Charles de Kunffy, a member of the Austro-Hungarian nobility, was born and raised in Hungary.
His parents were eminent horse breeders with derby winning racehorses. Charles started riding as a child, always under expert supervision and instruction. His riding masters were educated during the golden age of equitation between 1900-1945.
His teachers were the products of the finest riding institutions of the “inter bellum.”
These included Vienna and Wienerneustadt in Austria, Hannover and Berlin in Germany, Pinerolo and Tordiquinto in Italy, and Hungary’s Orkeny. Pal Kemery, Jeno Kosa-Reznek, Imre Bodo and Geza Hazslinsky-Krull attended these institutions, competed with great successes and mentored Charles for years in an institutional setting.
Cross-country riding, jumping, and dressage were melded into one comprehensive system of training, adhering to the classical tradition of riding theory and methodology.
Diversification of activities, riding skills and the ability to improve any horse were emphasized in the academic training program. Charles de Kunffy was schooled with the strictest adherence to classical training traditions based on scholarship and a profound respect for the horse. He represents the unbroken heritage of classical horsemanship handed down from generation to generation without compromise.
Charles de Kunffy’s expertise and his ability to inspire and instruct his students, earned him great popularity and respect.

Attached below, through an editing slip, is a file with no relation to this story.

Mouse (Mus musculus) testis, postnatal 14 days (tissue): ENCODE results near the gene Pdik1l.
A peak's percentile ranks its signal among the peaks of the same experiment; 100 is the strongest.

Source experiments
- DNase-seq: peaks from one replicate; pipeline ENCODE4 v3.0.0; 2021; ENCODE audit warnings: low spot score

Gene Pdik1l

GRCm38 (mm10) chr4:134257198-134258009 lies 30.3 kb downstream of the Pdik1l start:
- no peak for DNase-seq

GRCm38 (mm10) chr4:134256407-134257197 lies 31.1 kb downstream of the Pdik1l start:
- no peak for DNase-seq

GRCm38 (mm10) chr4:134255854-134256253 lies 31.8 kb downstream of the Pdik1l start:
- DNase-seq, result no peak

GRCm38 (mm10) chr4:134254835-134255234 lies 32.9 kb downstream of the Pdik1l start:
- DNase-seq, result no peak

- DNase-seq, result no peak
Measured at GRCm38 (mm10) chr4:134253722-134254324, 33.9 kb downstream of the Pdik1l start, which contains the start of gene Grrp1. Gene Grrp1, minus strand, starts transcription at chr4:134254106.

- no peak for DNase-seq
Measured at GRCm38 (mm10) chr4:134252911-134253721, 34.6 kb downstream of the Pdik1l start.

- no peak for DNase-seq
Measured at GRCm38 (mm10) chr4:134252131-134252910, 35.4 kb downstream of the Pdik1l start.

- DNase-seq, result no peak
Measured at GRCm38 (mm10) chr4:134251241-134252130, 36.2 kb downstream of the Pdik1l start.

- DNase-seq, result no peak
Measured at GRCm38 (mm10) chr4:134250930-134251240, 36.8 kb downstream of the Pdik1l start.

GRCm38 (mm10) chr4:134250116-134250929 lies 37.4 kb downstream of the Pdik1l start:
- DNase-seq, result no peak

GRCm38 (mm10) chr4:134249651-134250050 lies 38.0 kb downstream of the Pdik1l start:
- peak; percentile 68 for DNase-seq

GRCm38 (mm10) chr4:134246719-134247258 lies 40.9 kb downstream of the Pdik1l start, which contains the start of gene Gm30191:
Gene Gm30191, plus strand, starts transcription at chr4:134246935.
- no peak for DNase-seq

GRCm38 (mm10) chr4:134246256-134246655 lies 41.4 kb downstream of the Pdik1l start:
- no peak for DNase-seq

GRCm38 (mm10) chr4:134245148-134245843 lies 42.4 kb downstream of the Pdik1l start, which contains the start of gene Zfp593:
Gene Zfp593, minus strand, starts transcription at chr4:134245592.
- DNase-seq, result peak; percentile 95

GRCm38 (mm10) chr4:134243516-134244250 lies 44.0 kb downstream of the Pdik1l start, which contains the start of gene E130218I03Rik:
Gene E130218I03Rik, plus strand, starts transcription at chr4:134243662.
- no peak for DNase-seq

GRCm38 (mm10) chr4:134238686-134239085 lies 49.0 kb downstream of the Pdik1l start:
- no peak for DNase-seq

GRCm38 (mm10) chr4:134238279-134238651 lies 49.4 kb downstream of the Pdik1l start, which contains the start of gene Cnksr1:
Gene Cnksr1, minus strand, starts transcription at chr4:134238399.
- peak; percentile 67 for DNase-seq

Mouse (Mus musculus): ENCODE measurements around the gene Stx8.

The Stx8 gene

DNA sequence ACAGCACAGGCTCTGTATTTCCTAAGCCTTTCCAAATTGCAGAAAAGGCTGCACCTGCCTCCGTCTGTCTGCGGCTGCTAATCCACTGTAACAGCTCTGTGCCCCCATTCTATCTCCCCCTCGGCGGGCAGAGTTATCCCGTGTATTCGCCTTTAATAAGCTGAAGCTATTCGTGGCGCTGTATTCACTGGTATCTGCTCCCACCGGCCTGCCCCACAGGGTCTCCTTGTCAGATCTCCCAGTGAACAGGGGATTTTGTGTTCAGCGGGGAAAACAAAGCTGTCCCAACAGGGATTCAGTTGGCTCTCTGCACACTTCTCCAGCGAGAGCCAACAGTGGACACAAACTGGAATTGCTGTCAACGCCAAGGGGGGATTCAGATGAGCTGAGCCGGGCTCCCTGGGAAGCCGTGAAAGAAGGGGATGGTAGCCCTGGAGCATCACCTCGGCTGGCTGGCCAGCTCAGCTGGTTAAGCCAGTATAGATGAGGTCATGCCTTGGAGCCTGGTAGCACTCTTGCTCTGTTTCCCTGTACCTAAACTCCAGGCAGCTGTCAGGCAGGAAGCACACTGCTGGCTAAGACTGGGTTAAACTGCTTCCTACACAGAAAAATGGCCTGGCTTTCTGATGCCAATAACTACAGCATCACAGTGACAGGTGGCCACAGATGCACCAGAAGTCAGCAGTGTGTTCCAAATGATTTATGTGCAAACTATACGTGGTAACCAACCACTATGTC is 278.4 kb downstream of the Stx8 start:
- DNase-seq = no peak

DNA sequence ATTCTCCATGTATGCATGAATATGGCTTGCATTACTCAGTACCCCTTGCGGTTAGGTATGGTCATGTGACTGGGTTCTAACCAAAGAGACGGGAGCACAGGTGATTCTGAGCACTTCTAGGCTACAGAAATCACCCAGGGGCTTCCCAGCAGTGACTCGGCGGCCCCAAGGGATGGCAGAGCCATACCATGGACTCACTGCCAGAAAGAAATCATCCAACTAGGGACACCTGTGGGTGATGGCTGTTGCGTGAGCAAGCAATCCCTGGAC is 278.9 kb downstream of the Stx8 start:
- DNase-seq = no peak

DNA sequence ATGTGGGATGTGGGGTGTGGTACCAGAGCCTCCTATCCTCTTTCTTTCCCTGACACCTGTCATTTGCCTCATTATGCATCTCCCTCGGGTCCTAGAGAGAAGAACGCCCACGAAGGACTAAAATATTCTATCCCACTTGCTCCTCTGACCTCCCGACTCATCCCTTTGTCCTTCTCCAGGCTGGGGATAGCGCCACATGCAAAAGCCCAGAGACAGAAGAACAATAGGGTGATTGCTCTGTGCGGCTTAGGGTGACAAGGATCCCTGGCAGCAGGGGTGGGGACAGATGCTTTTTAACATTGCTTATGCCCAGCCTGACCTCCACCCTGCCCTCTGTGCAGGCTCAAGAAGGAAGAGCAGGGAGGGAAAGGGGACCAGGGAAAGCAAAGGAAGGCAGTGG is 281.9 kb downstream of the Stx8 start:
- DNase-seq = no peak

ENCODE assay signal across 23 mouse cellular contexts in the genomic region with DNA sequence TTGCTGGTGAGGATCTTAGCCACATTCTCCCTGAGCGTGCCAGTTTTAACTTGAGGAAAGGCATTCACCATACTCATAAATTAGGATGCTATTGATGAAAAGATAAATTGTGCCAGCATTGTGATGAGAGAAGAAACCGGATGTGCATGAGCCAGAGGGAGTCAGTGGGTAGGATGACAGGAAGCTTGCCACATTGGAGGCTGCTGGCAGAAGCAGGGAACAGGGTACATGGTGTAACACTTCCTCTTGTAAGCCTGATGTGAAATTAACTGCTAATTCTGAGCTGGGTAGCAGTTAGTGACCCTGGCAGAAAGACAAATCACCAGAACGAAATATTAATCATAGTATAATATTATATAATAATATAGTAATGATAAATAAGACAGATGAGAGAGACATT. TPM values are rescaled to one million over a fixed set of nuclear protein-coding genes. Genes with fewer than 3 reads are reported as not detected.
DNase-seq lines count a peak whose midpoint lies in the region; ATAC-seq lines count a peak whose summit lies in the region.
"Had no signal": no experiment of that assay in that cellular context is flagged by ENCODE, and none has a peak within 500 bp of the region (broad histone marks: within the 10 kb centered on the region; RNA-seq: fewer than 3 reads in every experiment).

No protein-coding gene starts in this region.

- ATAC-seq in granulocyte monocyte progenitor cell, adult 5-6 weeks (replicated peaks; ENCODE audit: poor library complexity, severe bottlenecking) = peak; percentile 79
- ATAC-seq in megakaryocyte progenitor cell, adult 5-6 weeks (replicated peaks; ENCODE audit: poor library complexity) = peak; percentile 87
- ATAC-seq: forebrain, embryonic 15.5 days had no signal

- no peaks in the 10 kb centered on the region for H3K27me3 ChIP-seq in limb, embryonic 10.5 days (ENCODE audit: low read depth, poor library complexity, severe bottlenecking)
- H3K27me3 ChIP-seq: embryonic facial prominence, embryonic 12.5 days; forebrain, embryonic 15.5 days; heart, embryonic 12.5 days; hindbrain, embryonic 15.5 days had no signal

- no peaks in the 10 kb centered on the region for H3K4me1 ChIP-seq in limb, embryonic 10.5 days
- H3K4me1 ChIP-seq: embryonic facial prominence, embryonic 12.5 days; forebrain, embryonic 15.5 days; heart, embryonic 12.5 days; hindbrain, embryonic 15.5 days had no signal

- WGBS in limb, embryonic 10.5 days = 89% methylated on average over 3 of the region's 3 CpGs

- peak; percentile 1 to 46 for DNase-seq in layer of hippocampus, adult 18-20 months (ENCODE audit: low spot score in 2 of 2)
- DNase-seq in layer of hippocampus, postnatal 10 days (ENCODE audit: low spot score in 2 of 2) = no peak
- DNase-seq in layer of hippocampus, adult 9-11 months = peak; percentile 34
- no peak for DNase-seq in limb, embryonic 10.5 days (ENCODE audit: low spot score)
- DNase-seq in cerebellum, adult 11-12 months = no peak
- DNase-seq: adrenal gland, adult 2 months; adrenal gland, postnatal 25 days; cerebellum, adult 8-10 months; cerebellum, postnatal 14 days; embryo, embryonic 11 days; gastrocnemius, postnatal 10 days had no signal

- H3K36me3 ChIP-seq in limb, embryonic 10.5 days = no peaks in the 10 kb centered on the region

Welcomed in Europe, North America, Africa, and Australia, Charles de Kunffy was always honored by invitations to return. He has conducted many courses, seminars, and forums for instructors and judges. His work is appreciated for its scholastic depth, academic expertise, and the clarity and vigor of its delivery.
Charles de Kunffy is the author of six published books. His books are frequently quoted by other writers, referred to by colleagues, are used as college textbooks and in educational pamphlets. His equestrian articles are well known on many continents and were published by some of the finest equestrian magazines.
Popular for his lecture/demonstration appearances, his radio and television interviews, and Charles de Kunffy has influenced a great many riders. He has contributed substantially to the popularity of classical horsemanship. His students remain grateful for the understanding of riding principles, for the acquired riding skills and for the improvement of their and their horses’ lives.
Regardless of a student’s talent or accomplishments, Charles never refused help to any rider willing to learn.
He believes that the honor of teaching the traditions of the great equestrian arts commands an instructor to perform with equal dedication and thoroughness whether teaching a beginner or coaching an Olympic gold medalist.